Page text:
The power of nature could soon be used to create day-to-day materials such as paints, cosmetics and pharmaceuticals in a much more environmentally friendly way, thanks to a new breakthrough from scientists.
The international team, involving Dr Simon Freakley from the Centre for Sustainable Chemical Technologies at the University of Bath, has successfully unlocked the catalytic abilities of enzymes taken from fungi by creating the perfect conditions needed for them to function.
This could potentially lead to greener ways of creating a host of industrial chemicals in a much more efficient way, by combining the enzyme with a heterogeneous catalyst and producing only water as the reaction by-product.
Catalysis is the process of increasing the rate of a chemical reaction by adding a substance known as a catalyst.
Catalysts are widely used in industry to produce products in a much quicker and more efficient way, with the global catalysis market valued at more than $25 billion.
Yet scientists are constantly on the look-out for potential new catalysts and often look to nature for inspiration. Enzymes, which are known to catalyse numerous biochemical reaction types, are unrivalled when it comes to speeding up chemical reactions at mild conditions and have long been obvious candidates.
Of particular interest to scientists are enzymes known as peroxygenases which are derived from fungi, among other organisms.
To function effectively when used in industry, enzymes need a steady supply of oxidant, which for peroxygenases is usually provided from hydrogen peroxide (H2O2).
The H2O2 itself is often provided by another supporting catalyst, with current approaches using additional enzyme systems, but this often results in complicated reaction mixtures.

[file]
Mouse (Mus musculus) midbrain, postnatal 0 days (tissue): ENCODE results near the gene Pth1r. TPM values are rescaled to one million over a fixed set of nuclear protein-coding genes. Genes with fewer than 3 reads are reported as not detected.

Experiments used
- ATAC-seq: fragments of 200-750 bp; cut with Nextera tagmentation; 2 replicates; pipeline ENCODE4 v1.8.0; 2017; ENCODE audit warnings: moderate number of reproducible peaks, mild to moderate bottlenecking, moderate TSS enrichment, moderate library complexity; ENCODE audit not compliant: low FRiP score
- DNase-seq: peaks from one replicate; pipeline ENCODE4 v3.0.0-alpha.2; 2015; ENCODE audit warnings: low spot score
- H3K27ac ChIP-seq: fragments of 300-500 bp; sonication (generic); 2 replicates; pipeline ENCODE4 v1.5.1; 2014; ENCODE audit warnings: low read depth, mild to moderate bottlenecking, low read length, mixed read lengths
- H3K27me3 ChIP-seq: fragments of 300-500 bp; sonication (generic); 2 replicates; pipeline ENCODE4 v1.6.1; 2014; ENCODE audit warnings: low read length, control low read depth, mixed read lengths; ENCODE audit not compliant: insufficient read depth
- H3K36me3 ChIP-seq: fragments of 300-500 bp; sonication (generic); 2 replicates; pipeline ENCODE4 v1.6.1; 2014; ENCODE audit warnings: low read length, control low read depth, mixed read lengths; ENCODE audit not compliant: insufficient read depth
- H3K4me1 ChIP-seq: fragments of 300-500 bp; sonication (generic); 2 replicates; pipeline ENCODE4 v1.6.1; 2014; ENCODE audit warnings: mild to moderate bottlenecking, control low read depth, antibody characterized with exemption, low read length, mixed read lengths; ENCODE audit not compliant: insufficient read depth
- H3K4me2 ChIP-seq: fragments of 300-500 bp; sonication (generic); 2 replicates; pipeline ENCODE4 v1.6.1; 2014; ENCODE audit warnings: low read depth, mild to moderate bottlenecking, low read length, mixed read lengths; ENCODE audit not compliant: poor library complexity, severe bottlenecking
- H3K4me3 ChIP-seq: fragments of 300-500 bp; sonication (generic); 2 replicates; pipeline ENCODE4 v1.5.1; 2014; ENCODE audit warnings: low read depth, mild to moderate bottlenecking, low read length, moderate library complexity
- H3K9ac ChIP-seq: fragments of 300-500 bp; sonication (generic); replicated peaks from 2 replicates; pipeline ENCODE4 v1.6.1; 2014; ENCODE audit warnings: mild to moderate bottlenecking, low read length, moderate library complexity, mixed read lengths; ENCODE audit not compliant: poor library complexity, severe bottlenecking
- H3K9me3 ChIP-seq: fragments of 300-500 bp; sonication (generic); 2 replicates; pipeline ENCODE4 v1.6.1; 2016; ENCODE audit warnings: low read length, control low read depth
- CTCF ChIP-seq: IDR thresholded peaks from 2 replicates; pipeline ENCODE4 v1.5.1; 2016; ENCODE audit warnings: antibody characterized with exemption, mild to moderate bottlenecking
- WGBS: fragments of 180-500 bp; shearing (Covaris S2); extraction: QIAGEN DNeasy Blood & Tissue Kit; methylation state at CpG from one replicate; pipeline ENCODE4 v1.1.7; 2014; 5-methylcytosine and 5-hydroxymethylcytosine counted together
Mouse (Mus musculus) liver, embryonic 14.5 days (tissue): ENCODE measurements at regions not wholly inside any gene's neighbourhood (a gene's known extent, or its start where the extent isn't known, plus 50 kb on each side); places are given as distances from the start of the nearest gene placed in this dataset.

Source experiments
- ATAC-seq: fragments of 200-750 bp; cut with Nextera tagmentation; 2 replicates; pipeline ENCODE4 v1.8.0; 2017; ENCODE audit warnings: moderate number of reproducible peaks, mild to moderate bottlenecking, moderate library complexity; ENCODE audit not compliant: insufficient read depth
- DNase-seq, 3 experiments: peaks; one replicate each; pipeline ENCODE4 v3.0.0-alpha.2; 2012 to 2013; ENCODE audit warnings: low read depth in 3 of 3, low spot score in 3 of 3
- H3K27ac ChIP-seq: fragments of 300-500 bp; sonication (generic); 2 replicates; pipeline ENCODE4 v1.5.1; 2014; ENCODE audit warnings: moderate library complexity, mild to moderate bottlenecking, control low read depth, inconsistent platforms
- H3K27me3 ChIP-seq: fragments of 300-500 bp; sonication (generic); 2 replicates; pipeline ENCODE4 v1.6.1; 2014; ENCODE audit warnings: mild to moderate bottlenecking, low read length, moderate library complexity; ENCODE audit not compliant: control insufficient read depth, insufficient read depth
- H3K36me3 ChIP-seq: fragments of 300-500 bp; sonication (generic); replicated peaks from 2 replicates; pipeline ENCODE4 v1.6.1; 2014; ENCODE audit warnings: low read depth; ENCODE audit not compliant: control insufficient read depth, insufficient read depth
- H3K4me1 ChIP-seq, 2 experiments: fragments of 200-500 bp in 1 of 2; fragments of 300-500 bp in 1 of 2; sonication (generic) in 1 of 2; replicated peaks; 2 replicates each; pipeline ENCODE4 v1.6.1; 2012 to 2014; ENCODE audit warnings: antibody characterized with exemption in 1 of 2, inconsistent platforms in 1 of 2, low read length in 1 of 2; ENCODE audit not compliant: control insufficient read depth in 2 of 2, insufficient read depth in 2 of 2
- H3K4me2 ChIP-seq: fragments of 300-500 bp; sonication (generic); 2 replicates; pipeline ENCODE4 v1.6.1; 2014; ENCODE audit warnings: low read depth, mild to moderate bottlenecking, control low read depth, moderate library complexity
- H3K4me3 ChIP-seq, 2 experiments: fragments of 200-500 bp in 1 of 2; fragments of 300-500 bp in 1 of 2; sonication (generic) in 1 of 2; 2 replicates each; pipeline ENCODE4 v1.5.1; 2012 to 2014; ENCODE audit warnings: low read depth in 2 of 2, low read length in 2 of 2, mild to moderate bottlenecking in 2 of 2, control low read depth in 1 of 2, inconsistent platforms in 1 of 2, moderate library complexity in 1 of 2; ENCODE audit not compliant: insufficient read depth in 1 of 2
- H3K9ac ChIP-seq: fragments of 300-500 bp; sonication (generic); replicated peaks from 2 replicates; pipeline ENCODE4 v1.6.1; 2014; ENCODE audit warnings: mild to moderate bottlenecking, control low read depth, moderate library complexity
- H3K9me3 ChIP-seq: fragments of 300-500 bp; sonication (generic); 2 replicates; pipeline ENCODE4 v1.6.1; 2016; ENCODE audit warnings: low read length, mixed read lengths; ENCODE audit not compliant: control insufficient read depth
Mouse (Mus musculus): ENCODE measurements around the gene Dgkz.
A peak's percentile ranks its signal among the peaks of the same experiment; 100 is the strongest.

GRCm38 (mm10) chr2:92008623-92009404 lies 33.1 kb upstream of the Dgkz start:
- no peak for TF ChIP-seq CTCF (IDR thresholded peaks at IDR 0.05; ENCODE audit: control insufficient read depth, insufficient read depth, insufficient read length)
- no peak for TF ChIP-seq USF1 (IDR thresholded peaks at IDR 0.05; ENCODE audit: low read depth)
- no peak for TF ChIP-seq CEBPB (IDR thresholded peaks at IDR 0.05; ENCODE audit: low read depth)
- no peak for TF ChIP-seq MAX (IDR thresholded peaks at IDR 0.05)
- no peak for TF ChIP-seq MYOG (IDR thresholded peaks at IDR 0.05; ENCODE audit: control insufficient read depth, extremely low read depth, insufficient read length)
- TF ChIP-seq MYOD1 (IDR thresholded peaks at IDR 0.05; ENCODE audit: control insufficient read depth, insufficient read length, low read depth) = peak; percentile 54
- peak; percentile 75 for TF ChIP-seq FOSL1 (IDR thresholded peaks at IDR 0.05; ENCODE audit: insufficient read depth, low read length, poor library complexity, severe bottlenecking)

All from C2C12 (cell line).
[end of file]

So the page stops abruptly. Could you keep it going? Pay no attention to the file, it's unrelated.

A new approach has been to combine hydrogen (H2) and oxygen (O2) directly to produce the H2O2; however, the specific catalysts used for this type of reaction work at very harsh conditions that enzymes do not like.
As such, this has provided a major hurdle for scientists trying to maximise the catalytic potential of enzymes as they have found it difficult to develop supporting catalysts that can operate in an enzyme’s ideal environment without causing damage to the enzyme itself.
In their new study, published in the journal Nature Communications, the team has successfully developed a catalyst made from gold and palladium nanoparticles that can produce a steady stream of H2O2 to the enzyme in much more benign conditions. This is consumed by the enzyme in the same reaction vessel to carry out the chemical transformation, resulting in only water as a by-product of the whole combined catalytic process.
Lead author Dr Freakley said: “Our catalyst can produce just the right amount of H2O2 for the enzyme to drive the whole process at mild conditions. These transformations would require much harsher conditions if using just traditional heterogeneous catalysts.
“We show that the H2O2 is consumed by the enzyme to oxidise a range of organic molecules with high selectivity.
“This is an extremely significant step towards utilising the power of enzymes to create a range of molecules, from commodity to fine chemicals, in a much greener and more efficient way. Showing the possibility that biocatalysts can be integrated into the current chemical infrastructure. ”